Traditional Ecological Knowledge of Polar Bears in the Northern Eeyou Marine Region, Québec, Canada + Supplementary Appendix 1 (See Article Tools)




polar bear, Ursus maritimus, traditional ecological knowledge, Cree knowledge, Eeyou Marine Region, James Bay, Hudson Bay, sea ice, climate change, subarctic wildlife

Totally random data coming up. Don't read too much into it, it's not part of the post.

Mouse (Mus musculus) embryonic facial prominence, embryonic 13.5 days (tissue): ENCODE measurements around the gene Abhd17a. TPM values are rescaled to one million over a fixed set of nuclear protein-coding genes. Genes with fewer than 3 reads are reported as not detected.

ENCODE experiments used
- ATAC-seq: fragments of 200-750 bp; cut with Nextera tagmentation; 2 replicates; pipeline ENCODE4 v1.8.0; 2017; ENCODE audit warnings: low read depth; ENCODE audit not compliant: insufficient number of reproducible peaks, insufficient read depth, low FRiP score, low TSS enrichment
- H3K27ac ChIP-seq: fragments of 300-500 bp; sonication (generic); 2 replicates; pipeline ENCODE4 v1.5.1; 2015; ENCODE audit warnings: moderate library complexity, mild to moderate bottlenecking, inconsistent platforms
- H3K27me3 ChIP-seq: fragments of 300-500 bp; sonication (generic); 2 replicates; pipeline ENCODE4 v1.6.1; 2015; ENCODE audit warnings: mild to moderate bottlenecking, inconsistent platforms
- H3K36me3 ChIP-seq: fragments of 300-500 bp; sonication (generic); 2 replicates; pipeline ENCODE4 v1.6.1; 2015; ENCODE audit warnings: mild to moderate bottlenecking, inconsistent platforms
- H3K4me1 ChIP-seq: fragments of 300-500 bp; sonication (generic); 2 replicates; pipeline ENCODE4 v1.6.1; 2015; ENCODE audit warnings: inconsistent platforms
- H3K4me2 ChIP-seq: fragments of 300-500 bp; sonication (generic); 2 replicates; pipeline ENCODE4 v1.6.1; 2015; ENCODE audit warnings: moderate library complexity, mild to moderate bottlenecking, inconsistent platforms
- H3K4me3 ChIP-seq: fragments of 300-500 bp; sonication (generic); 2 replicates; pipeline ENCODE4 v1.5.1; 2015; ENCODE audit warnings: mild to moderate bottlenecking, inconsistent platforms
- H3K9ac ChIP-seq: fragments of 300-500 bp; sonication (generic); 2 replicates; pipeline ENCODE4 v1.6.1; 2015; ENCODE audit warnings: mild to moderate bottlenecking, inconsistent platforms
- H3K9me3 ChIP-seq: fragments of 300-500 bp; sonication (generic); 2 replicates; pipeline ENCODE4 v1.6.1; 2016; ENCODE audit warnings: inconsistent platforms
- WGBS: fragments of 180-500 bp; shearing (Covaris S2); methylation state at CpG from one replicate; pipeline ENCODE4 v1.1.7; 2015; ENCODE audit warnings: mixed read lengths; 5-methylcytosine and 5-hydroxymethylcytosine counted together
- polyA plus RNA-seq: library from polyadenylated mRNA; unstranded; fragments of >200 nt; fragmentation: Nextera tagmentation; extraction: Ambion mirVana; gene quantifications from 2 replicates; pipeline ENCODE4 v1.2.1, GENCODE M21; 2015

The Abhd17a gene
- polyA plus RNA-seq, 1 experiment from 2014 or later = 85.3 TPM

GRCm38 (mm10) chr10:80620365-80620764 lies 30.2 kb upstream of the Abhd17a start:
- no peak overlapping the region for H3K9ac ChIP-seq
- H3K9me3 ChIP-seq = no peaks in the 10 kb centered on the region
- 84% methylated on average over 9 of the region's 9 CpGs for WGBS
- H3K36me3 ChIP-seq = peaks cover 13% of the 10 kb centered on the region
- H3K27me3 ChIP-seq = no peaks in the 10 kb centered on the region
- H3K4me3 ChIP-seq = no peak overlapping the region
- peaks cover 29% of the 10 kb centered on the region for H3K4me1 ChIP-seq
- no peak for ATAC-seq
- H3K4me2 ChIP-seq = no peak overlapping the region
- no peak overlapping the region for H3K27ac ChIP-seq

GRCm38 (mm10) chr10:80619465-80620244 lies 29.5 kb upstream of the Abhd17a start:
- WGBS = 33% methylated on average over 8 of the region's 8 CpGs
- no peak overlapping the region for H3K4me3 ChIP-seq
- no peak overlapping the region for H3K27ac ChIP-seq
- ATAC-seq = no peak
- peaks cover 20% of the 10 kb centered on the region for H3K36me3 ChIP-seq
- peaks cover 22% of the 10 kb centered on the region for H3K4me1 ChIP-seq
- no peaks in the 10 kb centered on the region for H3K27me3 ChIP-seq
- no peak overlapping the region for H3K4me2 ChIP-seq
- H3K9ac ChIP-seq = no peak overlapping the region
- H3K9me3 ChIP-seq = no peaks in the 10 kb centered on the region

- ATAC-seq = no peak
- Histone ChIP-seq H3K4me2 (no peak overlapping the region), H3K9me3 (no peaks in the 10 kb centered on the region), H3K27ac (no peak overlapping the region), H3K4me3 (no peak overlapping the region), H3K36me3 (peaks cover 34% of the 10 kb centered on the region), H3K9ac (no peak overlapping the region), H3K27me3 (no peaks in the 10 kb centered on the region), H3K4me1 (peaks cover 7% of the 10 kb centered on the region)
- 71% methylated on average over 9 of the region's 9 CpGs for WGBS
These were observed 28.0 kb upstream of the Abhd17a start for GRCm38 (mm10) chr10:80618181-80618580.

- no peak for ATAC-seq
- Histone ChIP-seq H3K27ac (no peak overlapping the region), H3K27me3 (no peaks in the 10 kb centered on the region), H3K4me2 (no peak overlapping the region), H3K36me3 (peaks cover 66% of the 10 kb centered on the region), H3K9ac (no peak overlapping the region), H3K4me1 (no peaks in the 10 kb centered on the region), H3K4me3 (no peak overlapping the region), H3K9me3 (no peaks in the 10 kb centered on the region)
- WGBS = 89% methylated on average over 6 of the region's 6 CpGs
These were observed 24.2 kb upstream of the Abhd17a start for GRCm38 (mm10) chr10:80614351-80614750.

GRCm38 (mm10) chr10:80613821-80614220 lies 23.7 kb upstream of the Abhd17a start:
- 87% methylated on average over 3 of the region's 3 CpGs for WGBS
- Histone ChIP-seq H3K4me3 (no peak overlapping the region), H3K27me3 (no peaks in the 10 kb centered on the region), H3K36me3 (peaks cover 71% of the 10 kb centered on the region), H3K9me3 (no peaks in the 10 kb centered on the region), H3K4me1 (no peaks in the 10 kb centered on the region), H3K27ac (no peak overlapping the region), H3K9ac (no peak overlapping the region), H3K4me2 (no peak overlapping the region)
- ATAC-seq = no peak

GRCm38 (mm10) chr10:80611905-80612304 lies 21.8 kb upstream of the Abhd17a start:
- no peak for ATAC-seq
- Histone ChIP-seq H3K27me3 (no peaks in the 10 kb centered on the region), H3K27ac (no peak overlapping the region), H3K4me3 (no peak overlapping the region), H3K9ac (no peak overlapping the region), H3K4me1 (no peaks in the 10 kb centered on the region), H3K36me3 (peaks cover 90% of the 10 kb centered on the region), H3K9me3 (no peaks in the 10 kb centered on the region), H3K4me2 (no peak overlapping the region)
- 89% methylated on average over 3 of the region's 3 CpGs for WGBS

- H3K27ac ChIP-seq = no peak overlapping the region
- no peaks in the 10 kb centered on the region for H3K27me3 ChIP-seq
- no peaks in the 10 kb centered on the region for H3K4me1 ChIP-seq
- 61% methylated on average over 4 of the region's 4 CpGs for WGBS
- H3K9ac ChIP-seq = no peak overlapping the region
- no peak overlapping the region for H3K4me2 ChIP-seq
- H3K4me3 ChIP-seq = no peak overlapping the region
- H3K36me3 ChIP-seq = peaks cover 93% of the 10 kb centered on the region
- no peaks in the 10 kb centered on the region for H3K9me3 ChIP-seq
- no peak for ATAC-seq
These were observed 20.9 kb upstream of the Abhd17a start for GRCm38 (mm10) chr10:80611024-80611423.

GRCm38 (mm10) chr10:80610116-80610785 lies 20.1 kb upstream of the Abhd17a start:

Polar bears are important socio-cultural symbols in the communities of the Eeyou Marine Region (EMR) in northwestern Québec, Canada. Members of the Cree communities in this region are generally not active polar bear hunters, but they encounter polar bears when fishing, trapping, or hunting during the ice-free season. A growing body of scientific evidence suggests that reduced annual sea ice cover in Hudson Bay has led to declines in body condition of polar bears in the local Southern Hudson Bay subpopulation and to a population decline in the neighboring Western Hudson Bay subpopulation. In June 2012, we conducted 15 semi-directed interviews on the subject of polar bear biology and climate change with local elders and hunters in three communities in the northern EMR: Wemindji, Chisasibi, and Whapmagoostui. The interviews held in Whapmagoostui included informants from Kuujjuarapik, the adjacent Inuit community. The interviews addressed knowledge gaps in the Recovery Strategy for Polar Bear in Ontario. Transcripts of the interviews were coded thematically and analyzed using both qualitative and quantitative methods. The interviews revealed important insights into polar bear distribution, terrestrial habitat use, denning, and foraging patterns. Participants were unanimous in their recognition of a warming climate and prolonged ice-free season in the area in recent years. However, communities differed in their observations on other issues, with latitudinal trends evident in observations of polar bear distribution, denning activity, and foraging habits. Communities also differed in their perception of the prevalence of problem polar bears and the conservation status of the species, with one-third of participants reporting that polar bears will be unaffected by, or even benefit from, longer ice-free periods. A majority of participants indicated that the local polar bear population was stable or increasing. Interviewees also identified future research priorities pertinent to the communities, and provided comments on the methods employed by polar bear biologists. Our results demonstrate that communities in the EMR have important knowledge about polar bear ecology and illustrate the unique opportunities and challenges of combining traditional ecological knowledge with wildlife science in the context of a rapidly changing subarctic environment.